Careers rarely develop the way we plan them. Our career path often takes many twists and turns, with particular events, choices and people influencing our direction.

We asked Kerrie Horan from Intel to give some advice for people considering this job:

Kerrie Horan

Engineer - Process

Intel

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Kerrie Horan

A day for a Process Engineer at Intel can range from spending all day in what we call our 'bunny suits' or space suits as most people would recognise them as or a day of juggling meetings with working on long term projects that have a quality improvement for your product or have a cost saving for the factory. The key thing is to be adaptable, be organised and be able to communicate your plans clearly and concisely. You will be your own boss in many instances as an engineer and it is up to you to get the job done and do it well, while at the same time meeting goals and challenges that are set for the factory.

The great thing about a process engineer at Intel is that much or your work can be done remotely, which means you don't have to sit at your desk all day allowing you to get in to the machines and get stuck in. One should also be aware that you will be continuously learning in this sort of environment. Because our technology is so up to date we are always making changes to make this possible. Our products will range from mobile phone chips to top of the range computer chips so we need to be able to make changes to meet the demands of what the market is looking for.

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Realists are usually interested in 'things' - such as buildings, mechanics, equipment, tools, electronics etc. Their primary focus is dealing with these - as in building, fixing, operating or designing them. Involvement in these areas leads to high manual skills, or a fine aptitude for practical design - as found in the various forms of engineering.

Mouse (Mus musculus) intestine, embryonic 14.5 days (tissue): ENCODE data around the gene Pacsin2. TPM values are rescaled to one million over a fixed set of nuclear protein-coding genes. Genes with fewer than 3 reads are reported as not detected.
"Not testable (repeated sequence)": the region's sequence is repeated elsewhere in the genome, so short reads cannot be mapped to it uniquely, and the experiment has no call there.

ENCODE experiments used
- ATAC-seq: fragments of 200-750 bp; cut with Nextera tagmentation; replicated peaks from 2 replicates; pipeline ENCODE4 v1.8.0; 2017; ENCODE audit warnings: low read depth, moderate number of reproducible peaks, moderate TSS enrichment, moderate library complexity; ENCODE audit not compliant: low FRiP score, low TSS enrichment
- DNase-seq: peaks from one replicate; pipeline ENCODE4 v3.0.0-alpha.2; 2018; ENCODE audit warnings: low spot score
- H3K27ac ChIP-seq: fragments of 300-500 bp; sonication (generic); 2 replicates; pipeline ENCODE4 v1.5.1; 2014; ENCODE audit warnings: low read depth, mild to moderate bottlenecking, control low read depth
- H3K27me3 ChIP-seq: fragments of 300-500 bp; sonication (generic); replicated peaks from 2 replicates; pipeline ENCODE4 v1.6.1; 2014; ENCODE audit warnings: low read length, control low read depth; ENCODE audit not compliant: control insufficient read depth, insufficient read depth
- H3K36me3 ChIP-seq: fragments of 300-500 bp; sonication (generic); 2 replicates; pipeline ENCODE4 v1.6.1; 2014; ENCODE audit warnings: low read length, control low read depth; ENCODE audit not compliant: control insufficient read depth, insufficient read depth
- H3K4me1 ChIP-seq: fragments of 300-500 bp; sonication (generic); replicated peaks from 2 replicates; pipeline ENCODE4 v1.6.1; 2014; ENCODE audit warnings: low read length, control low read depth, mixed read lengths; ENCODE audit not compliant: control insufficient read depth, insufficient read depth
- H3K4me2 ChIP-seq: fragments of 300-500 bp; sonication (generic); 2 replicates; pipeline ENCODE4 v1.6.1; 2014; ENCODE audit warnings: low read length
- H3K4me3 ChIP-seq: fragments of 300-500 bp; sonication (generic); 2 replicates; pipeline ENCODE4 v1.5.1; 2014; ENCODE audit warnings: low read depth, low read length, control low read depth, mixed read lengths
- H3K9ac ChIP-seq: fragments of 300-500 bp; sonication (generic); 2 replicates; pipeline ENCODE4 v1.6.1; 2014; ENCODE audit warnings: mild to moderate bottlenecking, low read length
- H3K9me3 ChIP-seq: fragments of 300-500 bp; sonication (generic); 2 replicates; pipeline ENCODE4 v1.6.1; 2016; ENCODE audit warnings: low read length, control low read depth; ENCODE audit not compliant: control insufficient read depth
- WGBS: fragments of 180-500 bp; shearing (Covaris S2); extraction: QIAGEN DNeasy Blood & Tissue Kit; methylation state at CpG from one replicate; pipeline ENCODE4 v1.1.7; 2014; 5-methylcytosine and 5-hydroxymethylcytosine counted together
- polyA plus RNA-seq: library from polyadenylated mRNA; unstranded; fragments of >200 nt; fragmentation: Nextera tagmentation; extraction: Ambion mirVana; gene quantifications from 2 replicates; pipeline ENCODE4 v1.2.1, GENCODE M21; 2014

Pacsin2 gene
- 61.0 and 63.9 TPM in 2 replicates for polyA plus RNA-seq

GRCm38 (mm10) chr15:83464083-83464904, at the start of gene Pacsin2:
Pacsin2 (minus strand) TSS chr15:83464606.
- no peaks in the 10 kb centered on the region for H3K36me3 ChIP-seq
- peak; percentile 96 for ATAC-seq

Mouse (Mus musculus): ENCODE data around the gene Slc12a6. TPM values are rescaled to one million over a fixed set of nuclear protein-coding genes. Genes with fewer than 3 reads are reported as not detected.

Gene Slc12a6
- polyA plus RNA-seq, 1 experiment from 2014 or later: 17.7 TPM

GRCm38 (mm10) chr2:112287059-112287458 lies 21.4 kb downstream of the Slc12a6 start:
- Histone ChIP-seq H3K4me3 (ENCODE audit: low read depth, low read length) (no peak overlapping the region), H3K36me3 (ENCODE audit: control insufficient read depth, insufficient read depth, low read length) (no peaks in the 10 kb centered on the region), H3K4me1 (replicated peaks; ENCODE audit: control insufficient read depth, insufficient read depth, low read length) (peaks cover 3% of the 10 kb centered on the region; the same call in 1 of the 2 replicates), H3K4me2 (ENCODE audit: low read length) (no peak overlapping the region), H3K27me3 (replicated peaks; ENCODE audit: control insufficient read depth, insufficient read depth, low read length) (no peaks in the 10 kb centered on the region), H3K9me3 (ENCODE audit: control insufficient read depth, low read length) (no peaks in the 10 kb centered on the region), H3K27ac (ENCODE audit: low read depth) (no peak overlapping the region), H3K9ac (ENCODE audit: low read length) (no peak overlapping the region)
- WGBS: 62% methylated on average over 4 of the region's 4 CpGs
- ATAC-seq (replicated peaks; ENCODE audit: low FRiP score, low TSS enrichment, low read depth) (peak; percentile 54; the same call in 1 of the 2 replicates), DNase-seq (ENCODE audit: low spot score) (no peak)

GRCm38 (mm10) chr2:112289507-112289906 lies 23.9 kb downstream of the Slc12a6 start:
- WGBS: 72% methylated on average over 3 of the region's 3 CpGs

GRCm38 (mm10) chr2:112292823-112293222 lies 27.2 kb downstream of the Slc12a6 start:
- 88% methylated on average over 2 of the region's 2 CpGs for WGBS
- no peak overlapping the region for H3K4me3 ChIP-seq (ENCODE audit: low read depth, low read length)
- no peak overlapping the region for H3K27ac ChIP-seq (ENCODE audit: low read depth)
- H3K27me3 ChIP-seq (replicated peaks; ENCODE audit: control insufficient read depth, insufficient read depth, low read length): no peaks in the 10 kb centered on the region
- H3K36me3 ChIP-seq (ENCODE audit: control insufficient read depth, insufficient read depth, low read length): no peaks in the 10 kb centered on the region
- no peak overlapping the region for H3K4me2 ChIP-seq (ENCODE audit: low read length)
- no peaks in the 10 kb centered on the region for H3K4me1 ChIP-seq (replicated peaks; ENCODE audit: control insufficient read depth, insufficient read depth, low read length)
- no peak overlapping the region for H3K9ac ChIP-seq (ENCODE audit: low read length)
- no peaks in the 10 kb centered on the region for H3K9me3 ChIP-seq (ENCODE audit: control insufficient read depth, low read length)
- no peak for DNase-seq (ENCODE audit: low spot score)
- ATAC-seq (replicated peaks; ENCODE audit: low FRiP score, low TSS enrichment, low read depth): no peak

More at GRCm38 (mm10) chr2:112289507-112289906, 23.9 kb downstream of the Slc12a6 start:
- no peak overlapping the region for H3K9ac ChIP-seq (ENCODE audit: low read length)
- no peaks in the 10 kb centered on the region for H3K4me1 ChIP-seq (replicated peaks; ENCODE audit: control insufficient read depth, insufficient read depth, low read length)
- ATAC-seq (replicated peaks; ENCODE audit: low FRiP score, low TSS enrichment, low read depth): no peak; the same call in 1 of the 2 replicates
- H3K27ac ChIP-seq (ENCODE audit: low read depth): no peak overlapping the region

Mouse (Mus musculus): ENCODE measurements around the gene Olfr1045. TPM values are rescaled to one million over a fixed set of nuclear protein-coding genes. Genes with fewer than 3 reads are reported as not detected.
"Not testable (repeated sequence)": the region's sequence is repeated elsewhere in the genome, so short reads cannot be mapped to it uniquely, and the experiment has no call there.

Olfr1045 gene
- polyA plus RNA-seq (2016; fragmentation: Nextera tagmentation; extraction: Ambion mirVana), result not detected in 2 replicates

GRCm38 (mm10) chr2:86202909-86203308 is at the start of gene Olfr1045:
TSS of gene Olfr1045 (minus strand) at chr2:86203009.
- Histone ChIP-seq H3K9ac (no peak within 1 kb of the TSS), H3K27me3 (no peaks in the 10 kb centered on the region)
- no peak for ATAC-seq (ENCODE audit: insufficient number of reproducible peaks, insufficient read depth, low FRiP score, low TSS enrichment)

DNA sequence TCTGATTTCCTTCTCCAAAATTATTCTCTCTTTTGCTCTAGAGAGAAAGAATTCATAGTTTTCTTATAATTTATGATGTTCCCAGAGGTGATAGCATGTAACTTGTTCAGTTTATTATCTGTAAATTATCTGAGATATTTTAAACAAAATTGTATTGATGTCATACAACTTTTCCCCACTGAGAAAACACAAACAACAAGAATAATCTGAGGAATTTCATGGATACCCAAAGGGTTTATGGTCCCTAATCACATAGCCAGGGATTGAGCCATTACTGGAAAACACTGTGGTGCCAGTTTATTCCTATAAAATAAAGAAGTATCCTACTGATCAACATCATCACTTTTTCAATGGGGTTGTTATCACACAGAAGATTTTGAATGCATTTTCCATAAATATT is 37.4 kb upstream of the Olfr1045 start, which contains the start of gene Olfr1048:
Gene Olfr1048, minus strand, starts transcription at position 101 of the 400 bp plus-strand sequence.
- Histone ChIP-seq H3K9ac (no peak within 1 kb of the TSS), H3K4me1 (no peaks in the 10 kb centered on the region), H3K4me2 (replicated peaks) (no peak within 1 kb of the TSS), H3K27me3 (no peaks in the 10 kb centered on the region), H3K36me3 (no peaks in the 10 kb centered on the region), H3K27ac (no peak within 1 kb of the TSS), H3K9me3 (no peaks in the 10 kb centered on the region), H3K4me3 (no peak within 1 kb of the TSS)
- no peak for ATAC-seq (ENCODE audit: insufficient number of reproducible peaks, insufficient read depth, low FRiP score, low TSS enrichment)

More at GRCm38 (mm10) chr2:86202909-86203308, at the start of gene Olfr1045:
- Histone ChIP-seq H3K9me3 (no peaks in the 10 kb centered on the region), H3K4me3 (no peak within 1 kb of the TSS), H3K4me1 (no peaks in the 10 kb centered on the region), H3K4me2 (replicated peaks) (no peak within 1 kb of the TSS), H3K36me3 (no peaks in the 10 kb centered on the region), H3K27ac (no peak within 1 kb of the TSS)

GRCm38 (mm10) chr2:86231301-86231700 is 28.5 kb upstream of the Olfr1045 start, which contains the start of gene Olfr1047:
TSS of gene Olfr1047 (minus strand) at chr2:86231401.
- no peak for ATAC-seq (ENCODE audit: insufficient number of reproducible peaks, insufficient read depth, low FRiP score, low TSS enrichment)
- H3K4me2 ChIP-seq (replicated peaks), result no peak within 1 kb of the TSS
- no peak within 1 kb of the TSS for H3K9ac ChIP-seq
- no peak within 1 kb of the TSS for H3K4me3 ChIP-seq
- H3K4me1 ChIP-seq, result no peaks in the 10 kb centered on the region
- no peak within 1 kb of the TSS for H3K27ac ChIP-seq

Realists like to find practical solutions to problems using tools, technology and skilled work. Realists usually prefer to be active in their work environment, often do most of their work alone, and enjoy taking decisive action with a minimum amount of discussion and paperwork.
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Postgraduate Education - (5)


Postgraduate education (Ed Zone 5) is a growing sector in Ireland, and includes the highest levels of academic achievement available. Courses here available in a number of formats, and span different time committments.

Completing a course of graduate study is a challenging and exciting experience, which confers skills, experience and a sense of achievement valued by employers and students. People study for graduate degrees for a variety of reasons:

  • studying your degree subject in greater depth
  • enhancing your job prospects in your chosen career
  • retraining in a different area
  • taking a postgraduate qualification as the next step in your career, for example in law, or education.

For the above reasons the graduate degree experience enhances a person's personal development and experience. It also provides a range of skills and expertise in a subject area that is transferable across a broad range of careers and life settings.

Employers, commenting in a recent university survey on those who have completed graduate degree courses and worked for them made the following declarations:

  • I tend to think of PhD students as more worldly wise and would expect to be getting additional maturity when we recruit them.
  • I would welcome more applications from PhD students. I think the organisation needs their qualities.
  • The fact that someone has done research can show enthusiasm, dedication and focus. Additional maturity can bring with it a better work ethic and more organisational loyalty.
  • We see PhD students as having a wider range of skills to offer - analytical and numeracy amongst others.
  • Postgraduate students have analytical skills, find new solutions to problems and are open to new ideas, these are very important skills.

Very often people undertake post-graduate courses to specialise in an area or to change their career. These courses are at Levels 9 and 10 on the NFQ framework.

You can search for these through Postgradireland.com

Also, it is worth investigating individual college/university websites for detailed descriptions of the postgraduate course, application procedures and the closing dates for application.

We also recommend you visit Graduate Careers Fairs, especially those aimed specifically at postgraduate study.

For more information on post-graduate study: click here.